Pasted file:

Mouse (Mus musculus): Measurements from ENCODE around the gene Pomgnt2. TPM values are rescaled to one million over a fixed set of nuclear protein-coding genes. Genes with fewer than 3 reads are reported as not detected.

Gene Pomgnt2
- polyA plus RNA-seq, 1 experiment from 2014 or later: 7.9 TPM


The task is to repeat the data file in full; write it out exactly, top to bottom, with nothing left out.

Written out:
Mouse (Mus musculus): Measurements from ENCODE around the gene Pomgnt2. TPM values are rescaled to one million over a fixed set of nuclear protein-coding genes. Genes with fewer than 3 reads are reported as not detected.

Gene Pomgnt2
- polyA plus RNA-seq, 1 experiment from 2014 or later: 7.9 TPM